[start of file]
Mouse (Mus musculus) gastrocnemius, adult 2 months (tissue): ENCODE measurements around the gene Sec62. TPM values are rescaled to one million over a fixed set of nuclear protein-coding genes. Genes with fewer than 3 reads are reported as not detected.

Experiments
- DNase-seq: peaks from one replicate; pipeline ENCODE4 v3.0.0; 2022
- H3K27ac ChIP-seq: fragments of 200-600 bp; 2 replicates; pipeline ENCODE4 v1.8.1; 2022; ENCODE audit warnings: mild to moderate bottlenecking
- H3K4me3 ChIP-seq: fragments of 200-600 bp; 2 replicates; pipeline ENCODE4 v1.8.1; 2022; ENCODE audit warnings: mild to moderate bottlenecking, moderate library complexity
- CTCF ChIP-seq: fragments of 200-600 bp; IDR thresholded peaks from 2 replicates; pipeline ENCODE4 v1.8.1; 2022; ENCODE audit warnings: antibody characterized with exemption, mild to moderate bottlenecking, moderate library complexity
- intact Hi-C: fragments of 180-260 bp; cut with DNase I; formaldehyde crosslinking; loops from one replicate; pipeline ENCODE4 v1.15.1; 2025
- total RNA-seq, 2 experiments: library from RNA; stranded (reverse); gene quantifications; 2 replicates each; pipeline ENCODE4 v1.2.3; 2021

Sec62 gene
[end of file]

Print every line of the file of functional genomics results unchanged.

Mouse (Mus musculus) gastrocnemius, adult 2 months (tissue): ENCODE measurements around the gene Sec62. TPM values are rescaled to one million over a fixed set of nuclear protein-coding genes. Genes with fewer than 3 reads are reported as not detected.

Experiments
- DNase-seq: peaks from one replicate; pipeline ENCODE4 v3.0.0; 2022
- H3K27ac ChIP-seq: fragments of 200-600 bp; 2 replicates; pipeline ENCODE4 v1.8.1; 2022; ENCODE audit warnings: mild to moderate bottlenecking
- H3K4me3 ChIP-seq: fragments of 200-600 bp; 2 replicates; pipeline ENCODE4 v1.8.1; 2022; ENCODE audit warnings: mild to moderate bottlenecking, moderate library complexity
- CTCF ChIP-seq: fragments of 200-600 bp; IDR thresholded peaks from 2 replicates; pipeline ENCODE4 v1.8.1; 2022; ENCODE audit warnings: antibody characterized with exemption, mild to moderate bottlenecking, moderate library complexity
- intact Hi-C: fragments of 180-260 bp; cut with DNase I; formaldehyde crosslinking; loops from one replicate; pipeline ENCODE4 v1.15.1; 2025
- total RNA-seq, 2 experiments: library from RNA; stranded (reverse); gene quantifications; 2 replicates each; pipeline ENCODE4 v1.2.3; 2021

Sec62 gene